Hilcorp makes industry’s first move in decades into federal waters of Cook Inlet

For the first time in decades, an oil company has put significant money into leases in federal waters of Southcentral Alaska's Cook Inlet.

Hilcorp Alaska LLC, a unit of privately held Hilcorp Energy Co. and an emerging force in the Alaska oil and gas industry, spent over $3 million for exploration rights to 14 federal offshore leases covering about 76,615 acres in Cook Inlet.

Hilcorp, the dominant Cook Inlet oil producer, was the only company bidding in the U.S. Bureau of Ocean Energy Management's lease sale held Wednesday. It was also the only company bidding in a state Cook Inlet lease sale held earlier Wednesday, picking up six tracts for a total $922,392.30 in bids, according to the Alaska Division of Oil and Gas.

"The leases we acquired today help strengthen our ability to continue to provide energy and jobs for Alaskans," Hilcorp spokeswoman Lori Nelson said in an email.

The Cook Inlet basin is Alaska's oldest oil- and gas-producing region, with operations that date back to the 1950s. Production volumes, reserves and industry investments there are dwarfed by those on the North Slope, which holds far bigger oil fields.

Wednesday's federal offshore lease sale was the first in Alaska since 2008, when Royal Dutch Shell, ConocoPhillips and other companies bid a record $2.66 billion for exploration rights in the Chukchi Sea in the Arctic. Lease sales for federal waters in the Beaufort Sea off northern Alaska held in 2007 and 2005 also received brisk bidding that was led by Shell; combined, those two lease sales drew nearly $89 million in high bids. But Shell abandoned its offshore Arctic program in 2015.

Outside of the Arctic, there has been sparse industry interest in offshore drilling in federal waters of Cook Inlet — until Wednesday.


A federal Cook Inlet lease sale that was tentatively scheduled for 2011 was canceled for lack of interest. The last federal Cook Inlet lease sale held, a 2004 auction conducted by the Minerals Management Service, BOEM's predecessor, drew no bids. The previous federal Cook Inlet sale, held in 1997, produced only two leases. The last federal Cook Inlet lease sale that received significant bidding was held in 1981, when 13 tracts were sold for $4.4 million. All past federal Cook Inlet leases expired several years ago; no oil fields were ever developed on them.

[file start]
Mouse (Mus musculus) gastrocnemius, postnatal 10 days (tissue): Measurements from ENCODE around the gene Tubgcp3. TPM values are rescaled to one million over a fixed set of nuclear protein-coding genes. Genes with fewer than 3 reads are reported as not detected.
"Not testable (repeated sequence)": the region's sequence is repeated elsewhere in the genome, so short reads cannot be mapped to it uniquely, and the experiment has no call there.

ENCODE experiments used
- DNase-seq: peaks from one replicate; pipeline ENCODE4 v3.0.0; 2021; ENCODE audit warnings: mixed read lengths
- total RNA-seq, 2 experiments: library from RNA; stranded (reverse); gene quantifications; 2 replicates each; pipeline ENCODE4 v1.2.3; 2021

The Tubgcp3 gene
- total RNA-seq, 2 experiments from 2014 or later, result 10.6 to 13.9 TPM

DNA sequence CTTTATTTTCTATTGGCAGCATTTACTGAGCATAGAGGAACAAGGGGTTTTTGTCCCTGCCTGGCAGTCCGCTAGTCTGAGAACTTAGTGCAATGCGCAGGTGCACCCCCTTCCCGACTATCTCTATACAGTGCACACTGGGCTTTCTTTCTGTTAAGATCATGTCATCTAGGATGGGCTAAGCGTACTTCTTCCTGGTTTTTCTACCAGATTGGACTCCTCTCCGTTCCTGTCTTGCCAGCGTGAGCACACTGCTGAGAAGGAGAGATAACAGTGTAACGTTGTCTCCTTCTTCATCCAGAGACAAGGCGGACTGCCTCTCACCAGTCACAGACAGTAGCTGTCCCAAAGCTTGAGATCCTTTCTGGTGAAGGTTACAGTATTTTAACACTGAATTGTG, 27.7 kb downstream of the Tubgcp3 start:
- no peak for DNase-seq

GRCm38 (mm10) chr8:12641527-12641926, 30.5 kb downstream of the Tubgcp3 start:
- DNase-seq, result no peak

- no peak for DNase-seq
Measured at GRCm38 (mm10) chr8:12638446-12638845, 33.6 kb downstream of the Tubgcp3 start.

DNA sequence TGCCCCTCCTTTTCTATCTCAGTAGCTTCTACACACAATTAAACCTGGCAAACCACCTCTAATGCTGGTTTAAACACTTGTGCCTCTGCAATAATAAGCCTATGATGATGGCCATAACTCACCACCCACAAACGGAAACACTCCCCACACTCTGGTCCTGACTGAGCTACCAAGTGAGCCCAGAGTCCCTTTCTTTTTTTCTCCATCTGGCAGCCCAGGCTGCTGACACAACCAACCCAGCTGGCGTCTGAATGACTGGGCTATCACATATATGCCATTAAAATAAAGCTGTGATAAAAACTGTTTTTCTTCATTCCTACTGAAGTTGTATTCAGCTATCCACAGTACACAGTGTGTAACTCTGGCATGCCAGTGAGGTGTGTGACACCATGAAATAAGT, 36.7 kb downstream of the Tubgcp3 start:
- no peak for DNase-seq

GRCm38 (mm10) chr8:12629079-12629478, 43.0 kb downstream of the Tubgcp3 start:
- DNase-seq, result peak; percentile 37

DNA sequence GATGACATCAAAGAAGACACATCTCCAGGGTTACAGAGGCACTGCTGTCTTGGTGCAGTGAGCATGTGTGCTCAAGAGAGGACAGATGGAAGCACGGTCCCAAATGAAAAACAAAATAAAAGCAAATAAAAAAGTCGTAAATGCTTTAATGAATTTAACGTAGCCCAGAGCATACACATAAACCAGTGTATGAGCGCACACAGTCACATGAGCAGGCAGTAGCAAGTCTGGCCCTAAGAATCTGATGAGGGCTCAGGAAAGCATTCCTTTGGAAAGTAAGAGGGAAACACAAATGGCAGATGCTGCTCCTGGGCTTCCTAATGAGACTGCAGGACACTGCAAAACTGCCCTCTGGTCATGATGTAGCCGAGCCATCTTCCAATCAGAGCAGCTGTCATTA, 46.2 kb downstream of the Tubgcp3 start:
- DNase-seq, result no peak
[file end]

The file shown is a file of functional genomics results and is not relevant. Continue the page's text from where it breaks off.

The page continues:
A Trump administration official credited the president with the outcome of Wednesday's lease sale.

"This certainly reflects a growing industry interest in federal offshore oil and gas resources under the Trump administration," said Vincent DeVito, recently appointed by U.S. Interior Secretary Ryan Zinke as a special counsel to the department for energy policy. "President Trump and the administration are definitely committed to energy dominance. And as Secretary Zinke said just a few weeks back in Alaska, the path to energy dominance goes through Alaska."

A longtime Alaska-based agency official had a less political take.

David Johnston, supervisor of leasing and plans for BOEM in Alaska and a former state government official, described Hilcorp's move into federal waters as a "natural extension" for the mature Cook Inlet basin and for that particular company.

For most of Cook Inlet's oil and gas history, activity focused on more northern state territory, he said. "The significant discoveries were made in state waters to the north, and that was where investment was flowing," he said.

Hilcrop, which has "revitalized a lot of the oil and gas fields down in the Cook Inlet," could see potential for similar success in the overlooked and more southern federal territory, he said.

Since it arrived in Alaska in 2011, Hilcorp has expanded its operations and is now a major player on the North Slope as well as in Cook Inlet. The company bought assets that BP sold after the Deepwater Horizon disaster and now operates some long-established North Slope fields.

Johnston said Hilcorp appears to be able to cope with Alaska's remoteness and other challenges better than some other independents.

Hilcorp has not escaped Alaska problems.

A Hilcorp natural gas pipeline in Cook Inlet leaked for several months before the company was able to make repairs in May. The leak was discovered in December, but sea ice stymied efforts to address it.

In the offshore Arctic, Hilcorp is operator and half-owner, with BP Exploration (Alaska) Inc., of the ambitious Liberty project in the Beaufort Sea. If developed, it would be the first producing oil field located entirely in federal waters off Alaska.

Hilcorp is pursuing what has become the third development plan for Liberty, following two previous BP plans that were abandoned.

A draft environmental impact statement for Hilcorp's Liberty development plan is expected later this summer, said Jim Kendall, BOEM's Alaska director.

There is no guarantee that Hilcorp will have more success than BP did in starting Liberty production, he said. "We can't predict the future. But the process is moving forward and all the boxes are being checked," he said.

For the state, the sale of six leases was satisfactory, especially compared to last year's state lease sale, which yielded no bids, said Chantal Walsh, director of the Alaska Division of Oil and Gas.

The state received no bids for the Alaska Peninsula territory offered for oil and gas leasing.

Yereth Rosen

Yereth Rosen was a reporter for Alaska Dispatch News.